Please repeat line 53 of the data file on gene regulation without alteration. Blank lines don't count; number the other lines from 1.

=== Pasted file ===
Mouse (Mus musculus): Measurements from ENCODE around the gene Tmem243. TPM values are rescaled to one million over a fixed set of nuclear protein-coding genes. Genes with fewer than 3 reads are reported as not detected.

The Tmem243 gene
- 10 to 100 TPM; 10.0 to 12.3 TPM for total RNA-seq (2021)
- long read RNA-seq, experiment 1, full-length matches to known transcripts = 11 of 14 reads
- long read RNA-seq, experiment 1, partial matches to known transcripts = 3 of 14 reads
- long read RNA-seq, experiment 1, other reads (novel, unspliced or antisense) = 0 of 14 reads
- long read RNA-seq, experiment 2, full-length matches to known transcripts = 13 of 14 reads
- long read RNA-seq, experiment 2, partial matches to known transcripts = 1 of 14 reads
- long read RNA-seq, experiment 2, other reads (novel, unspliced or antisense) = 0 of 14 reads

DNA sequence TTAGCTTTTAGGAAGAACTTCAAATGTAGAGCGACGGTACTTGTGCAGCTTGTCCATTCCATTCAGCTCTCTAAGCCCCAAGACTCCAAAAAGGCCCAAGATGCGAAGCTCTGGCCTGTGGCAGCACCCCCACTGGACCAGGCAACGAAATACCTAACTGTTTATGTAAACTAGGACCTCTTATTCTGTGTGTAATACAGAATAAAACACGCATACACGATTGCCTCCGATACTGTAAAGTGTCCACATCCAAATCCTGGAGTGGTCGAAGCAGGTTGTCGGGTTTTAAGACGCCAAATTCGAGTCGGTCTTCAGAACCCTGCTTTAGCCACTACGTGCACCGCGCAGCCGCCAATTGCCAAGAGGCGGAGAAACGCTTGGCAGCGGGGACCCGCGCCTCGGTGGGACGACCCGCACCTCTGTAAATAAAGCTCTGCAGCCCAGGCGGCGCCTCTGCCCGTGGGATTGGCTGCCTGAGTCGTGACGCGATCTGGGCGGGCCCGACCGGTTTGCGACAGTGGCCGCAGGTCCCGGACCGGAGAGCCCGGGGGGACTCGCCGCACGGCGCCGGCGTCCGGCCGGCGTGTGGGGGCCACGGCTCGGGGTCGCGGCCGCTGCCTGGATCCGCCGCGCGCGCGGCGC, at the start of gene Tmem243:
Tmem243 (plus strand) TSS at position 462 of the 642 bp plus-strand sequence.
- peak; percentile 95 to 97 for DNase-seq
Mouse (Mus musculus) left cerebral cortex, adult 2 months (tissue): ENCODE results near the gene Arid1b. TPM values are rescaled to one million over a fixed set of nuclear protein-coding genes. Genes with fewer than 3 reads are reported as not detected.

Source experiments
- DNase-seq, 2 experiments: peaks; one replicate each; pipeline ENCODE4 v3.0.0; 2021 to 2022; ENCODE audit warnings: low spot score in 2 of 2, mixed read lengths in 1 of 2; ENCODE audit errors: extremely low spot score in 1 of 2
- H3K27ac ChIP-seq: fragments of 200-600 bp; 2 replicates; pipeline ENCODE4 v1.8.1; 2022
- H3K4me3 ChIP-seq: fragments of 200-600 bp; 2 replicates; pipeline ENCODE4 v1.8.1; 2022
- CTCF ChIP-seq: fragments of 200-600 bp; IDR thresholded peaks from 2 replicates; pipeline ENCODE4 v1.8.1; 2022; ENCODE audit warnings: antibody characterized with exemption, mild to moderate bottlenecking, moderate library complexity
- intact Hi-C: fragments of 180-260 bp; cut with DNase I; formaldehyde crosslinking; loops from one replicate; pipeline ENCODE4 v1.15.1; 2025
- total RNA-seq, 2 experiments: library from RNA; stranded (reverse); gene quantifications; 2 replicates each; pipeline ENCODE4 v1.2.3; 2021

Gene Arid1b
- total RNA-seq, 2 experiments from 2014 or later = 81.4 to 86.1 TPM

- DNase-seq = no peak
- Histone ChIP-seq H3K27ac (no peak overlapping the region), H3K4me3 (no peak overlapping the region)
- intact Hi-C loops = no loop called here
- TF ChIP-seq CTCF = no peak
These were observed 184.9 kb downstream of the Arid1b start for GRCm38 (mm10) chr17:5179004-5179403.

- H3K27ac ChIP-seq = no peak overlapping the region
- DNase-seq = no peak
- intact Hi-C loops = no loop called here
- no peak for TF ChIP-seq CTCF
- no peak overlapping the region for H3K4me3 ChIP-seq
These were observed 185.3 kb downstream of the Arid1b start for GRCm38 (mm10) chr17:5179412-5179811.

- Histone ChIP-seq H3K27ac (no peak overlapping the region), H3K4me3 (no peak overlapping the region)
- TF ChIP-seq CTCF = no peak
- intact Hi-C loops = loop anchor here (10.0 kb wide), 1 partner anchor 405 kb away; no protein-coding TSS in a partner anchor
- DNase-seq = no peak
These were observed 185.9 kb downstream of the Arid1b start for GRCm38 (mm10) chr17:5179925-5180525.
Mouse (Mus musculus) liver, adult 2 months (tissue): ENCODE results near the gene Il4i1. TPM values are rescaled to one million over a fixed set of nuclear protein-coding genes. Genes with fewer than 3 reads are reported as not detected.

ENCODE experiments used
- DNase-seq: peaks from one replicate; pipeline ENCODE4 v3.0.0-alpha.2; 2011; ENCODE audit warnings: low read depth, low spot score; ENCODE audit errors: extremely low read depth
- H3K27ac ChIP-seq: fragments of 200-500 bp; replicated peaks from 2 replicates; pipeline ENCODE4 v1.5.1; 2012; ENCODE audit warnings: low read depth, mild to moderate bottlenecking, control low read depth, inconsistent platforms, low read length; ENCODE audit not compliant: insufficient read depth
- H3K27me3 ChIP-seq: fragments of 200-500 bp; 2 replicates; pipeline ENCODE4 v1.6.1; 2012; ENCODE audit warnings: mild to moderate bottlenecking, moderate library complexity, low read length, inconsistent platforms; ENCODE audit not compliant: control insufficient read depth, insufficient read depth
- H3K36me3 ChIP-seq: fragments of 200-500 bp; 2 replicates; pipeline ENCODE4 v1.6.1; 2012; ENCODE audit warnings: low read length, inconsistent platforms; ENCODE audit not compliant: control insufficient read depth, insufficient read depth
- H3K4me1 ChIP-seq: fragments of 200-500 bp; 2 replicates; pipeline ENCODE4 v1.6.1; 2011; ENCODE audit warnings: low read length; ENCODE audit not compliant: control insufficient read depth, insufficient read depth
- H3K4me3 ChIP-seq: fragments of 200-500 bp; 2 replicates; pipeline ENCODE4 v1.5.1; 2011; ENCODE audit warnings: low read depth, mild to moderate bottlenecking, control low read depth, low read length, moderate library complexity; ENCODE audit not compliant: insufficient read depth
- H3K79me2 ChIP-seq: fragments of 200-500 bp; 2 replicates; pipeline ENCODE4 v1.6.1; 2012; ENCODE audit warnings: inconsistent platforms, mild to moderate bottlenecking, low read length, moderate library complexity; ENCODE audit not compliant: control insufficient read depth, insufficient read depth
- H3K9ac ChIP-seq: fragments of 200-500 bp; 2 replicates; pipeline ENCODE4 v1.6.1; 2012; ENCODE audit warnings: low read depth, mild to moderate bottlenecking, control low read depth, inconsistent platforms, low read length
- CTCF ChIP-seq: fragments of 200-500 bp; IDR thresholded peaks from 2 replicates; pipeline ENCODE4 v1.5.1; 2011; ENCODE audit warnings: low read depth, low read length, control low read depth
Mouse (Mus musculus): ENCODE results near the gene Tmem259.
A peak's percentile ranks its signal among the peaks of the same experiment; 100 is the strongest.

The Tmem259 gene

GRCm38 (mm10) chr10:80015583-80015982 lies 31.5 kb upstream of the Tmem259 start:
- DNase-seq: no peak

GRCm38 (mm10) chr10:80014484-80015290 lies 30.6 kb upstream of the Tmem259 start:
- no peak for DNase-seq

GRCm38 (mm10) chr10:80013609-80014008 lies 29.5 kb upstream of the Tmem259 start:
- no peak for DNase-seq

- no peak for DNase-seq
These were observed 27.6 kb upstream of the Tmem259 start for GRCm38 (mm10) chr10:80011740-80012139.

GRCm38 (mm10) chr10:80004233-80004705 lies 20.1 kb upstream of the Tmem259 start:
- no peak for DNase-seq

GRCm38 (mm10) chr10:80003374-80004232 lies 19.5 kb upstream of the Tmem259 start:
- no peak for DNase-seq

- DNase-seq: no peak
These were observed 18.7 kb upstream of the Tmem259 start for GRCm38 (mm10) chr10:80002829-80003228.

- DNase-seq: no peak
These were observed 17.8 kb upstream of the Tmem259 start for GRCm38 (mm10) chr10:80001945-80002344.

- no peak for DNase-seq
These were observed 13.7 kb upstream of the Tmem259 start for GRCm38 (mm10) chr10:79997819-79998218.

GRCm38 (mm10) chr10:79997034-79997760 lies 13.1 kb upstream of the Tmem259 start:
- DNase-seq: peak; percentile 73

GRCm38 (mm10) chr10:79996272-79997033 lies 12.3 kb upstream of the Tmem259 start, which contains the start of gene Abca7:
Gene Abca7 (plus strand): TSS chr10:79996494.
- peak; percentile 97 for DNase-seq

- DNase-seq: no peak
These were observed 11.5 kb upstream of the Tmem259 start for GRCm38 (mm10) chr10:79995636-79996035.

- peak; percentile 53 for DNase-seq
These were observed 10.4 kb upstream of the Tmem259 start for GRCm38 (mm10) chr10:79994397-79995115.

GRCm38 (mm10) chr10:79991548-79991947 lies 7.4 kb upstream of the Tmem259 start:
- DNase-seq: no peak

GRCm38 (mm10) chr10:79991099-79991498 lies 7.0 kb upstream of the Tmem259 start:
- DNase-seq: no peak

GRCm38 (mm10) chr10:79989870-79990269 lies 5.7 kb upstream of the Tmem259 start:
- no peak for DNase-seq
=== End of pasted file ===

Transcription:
GRCm38 (mm10) chr10:80015583-80015982 lies 31.5 kb upstream of the Tmem259 start: